Welcome back to Routine Moments in Baseball History, a running weekday feature that looks back at plays that have been ignored by the history books because history books only talk about things that are important or interesting. Today's installment is "Mike Brown Was an Angel."
Baseball is a goddamn hard sport, and hardest for those who are just good enough to have a dream of the major leagues but not good enough to get all the way out of the minors. Mike Brown was one such player, a tall, right-handed Californian with hair that flowed out of the back of his cap and an almost tragic inability to hit big league pitching. He'd be hitting the stitches off the ball as an Edmonton Trapper or a Hawaii Islander, but then he'd get promoted to the show only to get sent back down after pitchers picked apart holes in his swing with the ruthlessness of sharks smelling blood in the water.
He was drafted in 1980 in the seventh round, a fresh-faced 20-year-old, and it was impressive that he made it to the bigs at all. In 1983 he was called up by the California Angels in July but struggled at the plate. In 1984, he was called up again, in May, and this time finished out the year with a respectable .284 average. In 1985 he was on the team from the start, but couldn't shake an early-season slump and got traded to the Pittsburgh Pirates in August. He became that team's starting right fielder, but fell apart in 1986: He was hitting just .222 in August when he was sent down to Hawaii. (A curious thing, to get punished by being relocated from Pittsburgh to Hawaii.) Though he came back to the Pirates in September, he didn't improve as a hitter and was released before the 1987 season, then endured a humiliating year in which he got signed and released by the Atlanta Braves and the Chicago White Sox. At the start of the 1988 season, he was stuck on the Toledo Mud Hens, the Detroit Tigers' AAA team—then he had his contract purchased by the Angels (who may have had some soft spot for him all this time) and moved back to Edmonton in July.
I run through this all to set the stage for September 2, 1988, when Brown was back roaming the outfield in Anaheim Stadium as if through some sort of miracle. The club had called him up a day before and he had gotten two hits against the Boston Red Sox—he was determined to stick on a roster, finally; he was 28, which is about the age when you're old for a ballplayer and people can start calling you a "career minor leaguer." The team was out of contention, but Brown, at least, was playing for something.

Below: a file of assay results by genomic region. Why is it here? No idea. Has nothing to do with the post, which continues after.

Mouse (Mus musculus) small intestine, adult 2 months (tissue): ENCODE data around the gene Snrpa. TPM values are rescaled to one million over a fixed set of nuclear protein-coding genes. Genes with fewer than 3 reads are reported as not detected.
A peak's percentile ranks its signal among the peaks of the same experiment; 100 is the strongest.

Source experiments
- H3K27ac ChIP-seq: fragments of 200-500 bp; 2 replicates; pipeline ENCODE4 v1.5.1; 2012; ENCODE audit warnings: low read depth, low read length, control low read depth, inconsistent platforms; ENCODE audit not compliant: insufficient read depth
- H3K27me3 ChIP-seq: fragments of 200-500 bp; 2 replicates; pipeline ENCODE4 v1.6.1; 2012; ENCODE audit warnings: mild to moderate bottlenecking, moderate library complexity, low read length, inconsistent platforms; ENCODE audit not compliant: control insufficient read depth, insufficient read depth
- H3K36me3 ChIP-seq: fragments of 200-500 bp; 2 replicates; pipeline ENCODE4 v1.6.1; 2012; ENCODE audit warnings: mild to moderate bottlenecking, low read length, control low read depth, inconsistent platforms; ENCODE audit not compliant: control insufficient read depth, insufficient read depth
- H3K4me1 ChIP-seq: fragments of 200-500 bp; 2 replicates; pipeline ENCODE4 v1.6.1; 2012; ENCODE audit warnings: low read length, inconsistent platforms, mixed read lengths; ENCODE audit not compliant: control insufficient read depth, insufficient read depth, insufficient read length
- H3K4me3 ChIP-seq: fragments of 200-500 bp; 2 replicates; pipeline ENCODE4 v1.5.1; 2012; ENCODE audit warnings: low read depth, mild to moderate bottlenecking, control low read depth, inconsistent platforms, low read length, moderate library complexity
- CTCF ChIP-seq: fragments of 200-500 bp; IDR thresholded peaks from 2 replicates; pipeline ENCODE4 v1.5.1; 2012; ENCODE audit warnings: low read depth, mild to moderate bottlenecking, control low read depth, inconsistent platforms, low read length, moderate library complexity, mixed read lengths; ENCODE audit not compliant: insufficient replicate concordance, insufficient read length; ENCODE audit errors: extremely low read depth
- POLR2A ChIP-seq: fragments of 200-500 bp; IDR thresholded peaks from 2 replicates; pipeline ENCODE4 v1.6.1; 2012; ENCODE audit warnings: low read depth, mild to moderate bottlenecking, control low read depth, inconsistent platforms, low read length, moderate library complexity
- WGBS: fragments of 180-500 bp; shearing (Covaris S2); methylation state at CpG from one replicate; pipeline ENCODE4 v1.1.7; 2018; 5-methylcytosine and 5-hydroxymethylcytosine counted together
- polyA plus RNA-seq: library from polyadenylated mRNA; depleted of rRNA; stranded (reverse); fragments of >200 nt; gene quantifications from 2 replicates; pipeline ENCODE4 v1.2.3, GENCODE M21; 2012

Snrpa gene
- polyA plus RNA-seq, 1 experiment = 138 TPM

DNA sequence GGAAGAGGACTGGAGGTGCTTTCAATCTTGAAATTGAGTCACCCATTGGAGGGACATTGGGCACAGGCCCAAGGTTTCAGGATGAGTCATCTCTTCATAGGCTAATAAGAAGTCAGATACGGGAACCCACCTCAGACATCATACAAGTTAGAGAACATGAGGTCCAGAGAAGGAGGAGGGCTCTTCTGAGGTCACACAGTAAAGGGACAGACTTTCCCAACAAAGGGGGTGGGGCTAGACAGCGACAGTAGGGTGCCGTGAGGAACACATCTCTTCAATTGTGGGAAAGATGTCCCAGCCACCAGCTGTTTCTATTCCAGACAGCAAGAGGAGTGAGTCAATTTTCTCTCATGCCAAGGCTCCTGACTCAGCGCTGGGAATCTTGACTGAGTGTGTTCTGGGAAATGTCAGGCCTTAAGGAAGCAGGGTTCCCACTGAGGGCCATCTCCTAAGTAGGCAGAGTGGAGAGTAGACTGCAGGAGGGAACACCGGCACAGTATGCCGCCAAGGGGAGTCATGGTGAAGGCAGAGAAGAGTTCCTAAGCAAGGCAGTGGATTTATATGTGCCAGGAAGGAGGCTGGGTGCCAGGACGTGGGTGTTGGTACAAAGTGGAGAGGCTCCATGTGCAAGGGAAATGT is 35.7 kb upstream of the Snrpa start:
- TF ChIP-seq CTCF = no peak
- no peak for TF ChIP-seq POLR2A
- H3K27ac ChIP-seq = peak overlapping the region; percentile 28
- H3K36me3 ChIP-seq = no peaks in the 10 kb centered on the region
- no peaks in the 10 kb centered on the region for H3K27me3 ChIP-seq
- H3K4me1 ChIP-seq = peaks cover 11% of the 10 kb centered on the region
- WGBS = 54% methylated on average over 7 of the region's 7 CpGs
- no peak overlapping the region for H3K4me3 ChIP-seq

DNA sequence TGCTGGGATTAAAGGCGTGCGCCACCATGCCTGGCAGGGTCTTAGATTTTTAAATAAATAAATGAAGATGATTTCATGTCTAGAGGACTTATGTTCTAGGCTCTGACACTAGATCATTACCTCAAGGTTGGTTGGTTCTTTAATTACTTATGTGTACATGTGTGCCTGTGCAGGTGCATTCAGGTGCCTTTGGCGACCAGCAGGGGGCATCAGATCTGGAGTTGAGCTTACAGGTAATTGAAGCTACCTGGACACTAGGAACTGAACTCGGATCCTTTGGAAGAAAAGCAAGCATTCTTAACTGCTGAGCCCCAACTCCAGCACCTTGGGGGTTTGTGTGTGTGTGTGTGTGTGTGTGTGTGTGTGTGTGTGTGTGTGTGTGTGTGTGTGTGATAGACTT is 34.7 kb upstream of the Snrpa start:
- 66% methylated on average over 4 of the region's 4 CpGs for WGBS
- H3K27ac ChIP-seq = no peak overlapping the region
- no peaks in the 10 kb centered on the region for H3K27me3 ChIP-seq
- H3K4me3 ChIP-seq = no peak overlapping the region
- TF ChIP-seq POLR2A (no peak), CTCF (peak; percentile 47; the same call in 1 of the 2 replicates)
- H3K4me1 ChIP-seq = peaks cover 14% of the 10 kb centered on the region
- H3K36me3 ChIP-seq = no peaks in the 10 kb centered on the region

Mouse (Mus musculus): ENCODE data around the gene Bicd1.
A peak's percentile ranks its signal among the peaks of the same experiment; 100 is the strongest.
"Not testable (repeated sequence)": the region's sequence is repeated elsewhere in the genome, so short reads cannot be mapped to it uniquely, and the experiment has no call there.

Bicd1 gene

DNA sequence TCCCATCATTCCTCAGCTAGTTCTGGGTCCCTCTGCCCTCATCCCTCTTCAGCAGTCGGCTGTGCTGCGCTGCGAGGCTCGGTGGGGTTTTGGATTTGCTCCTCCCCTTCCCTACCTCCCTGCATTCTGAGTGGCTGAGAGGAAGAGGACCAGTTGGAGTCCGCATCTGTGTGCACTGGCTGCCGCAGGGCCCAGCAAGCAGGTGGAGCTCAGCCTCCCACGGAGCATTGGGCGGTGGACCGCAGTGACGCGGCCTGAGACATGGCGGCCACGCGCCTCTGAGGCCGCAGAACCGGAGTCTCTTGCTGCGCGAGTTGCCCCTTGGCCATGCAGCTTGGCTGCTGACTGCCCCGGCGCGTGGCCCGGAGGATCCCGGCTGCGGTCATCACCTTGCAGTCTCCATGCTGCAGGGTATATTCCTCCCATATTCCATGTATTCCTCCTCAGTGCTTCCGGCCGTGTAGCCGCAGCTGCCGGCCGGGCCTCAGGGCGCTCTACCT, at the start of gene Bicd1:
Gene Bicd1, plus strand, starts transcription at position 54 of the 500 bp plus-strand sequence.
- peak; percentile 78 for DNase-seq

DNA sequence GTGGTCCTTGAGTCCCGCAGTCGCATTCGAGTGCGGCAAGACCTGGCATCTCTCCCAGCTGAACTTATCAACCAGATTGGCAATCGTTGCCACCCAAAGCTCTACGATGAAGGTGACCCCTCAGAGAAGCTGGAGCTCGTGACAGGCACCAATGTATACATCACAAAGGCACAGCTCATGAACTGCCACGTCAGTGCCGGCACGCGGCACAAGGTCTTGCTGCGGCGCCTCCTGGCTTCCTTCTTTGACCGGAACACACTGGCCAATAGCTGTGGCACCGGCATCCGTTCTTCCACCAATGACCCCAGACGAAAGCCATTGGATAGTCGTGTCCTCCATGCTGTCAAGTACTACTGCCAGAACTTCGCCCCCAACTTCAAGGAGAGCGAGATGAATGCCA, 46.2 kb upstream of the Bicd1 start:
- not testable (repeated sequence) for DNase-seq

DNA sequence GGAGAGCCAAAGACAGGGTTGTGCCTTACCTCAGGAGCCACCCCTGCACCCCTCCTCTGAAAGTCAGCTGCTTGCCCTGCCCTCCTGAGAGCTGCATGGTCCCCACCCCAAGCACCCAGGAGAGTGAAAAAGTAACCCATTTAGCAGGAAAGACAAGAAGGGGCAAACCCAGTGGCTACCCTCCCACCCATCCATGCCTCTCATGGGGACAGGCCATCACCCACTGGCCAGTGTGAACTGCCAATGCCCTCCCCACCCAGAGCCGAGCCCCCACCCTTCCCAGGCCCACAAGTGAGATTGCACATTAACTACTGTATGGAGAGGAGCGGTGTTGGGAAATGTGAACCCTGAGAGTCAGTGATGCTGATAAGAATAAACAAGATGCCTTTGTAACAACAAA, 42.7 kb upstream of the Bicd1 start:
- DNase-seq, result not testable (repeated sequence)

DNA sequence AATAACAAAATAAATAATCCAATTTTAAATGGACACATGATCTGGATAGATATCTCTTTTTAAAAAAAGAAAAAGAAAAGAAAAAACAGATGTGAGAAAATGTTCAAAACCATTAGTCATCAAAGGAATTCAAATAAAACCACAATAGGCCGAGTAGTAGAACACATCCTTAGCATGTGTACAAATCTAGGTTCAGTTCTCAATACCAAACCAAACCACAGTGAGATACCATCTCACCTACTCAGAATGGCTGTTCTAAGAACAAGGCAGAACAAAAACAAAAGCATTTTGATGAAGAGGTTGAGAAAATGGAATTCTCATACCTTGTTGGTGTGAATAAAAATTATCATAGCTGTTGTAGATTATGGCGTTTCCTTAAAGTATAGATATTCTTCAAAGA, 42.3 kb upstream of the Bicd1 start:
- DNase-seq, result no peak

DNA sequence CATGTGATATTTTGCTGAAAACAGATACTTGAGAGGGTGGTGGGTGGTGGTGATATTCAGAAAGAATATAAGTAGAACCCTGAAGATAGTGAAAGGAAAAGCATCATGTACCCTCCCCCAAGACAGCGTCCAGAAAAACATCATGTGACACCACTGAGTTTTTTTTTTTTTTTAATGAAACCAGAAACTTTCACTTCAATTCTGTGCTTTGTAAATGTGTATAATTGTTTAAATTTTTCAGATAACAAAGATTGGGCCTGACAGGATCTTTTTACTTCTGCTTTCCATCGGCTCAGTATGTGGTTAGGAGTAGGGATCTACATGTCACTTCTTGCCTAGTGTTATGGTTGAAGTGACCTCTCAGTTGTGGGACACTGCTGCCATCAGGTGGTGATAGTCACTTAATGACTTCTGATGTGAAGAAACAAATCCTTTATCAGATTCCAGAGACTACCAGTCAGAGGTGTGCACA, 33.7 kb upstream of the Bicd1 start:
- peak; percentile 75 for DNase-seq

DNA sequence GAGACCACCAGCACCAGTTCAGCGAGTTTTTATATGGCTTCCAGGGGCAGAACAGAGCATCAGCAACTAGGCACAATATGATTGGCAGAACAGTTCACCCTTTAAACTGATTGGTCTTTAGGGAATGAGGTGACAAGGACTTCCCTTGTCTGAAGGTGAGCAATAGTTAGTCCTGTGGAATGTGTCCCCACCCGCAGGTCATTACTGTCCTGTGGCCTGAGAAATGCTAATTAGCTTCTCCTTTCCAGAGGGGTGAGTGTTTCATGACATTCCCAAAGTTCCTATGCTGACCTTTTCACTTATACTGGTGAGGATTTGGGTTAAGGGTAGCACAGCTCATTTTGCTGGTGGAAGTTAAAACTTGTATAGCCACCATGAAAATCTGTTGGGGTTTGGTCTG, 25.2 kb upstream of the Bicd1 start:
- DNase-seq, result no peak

So when he got on base in the seventh with his second single of the night, the Angles down 2-1 against the Red Sox with Tony Armas the runner on third, he took a big, rather incautious lead off of first. The pitcher, Bruce Hurst, noticed this and fired the ball to first baseman Larry Parrish in what felt, to Brown, like a terrifyingly fast pickoff move—but Parrish couldn't hang on to the ball and it popped out of his glove and rolled into foul territory. Brown ran to second, his thoughts whipsawing from Oh no oh noohno to Yes! in the space of a few microseconds. A few pitches later, Bob Boone singled and drove in both runners—meaning that Brown had gone, in the span of a week, from playing minor league ball out in the far reaches of Canada to scoring the go-ahead run against the Red Sox in front of nearly 30,000 cheering fans. What can match the warmth of that feeling, to return to the dugout like a conquering hero, to know that you'll be in the bigs, you'll be an Angel, for at least another week and a lot longer after that if you can just keep this pace up.
The Angels won the game 3-2, but Brown couldn't keep it up. He had a series of hitless games, and by late September he had dropped out of the starting lineup. On October 2, he was brought in as a defensive replacement in left in the eighth inning, which would prove to be the last time he played in the majors. In 1989 he was back in Edmonton, and the following year he had quit baseball for good.
This has been Routine Moments in Baseball History. Follow Harry Cheadle on Twitter.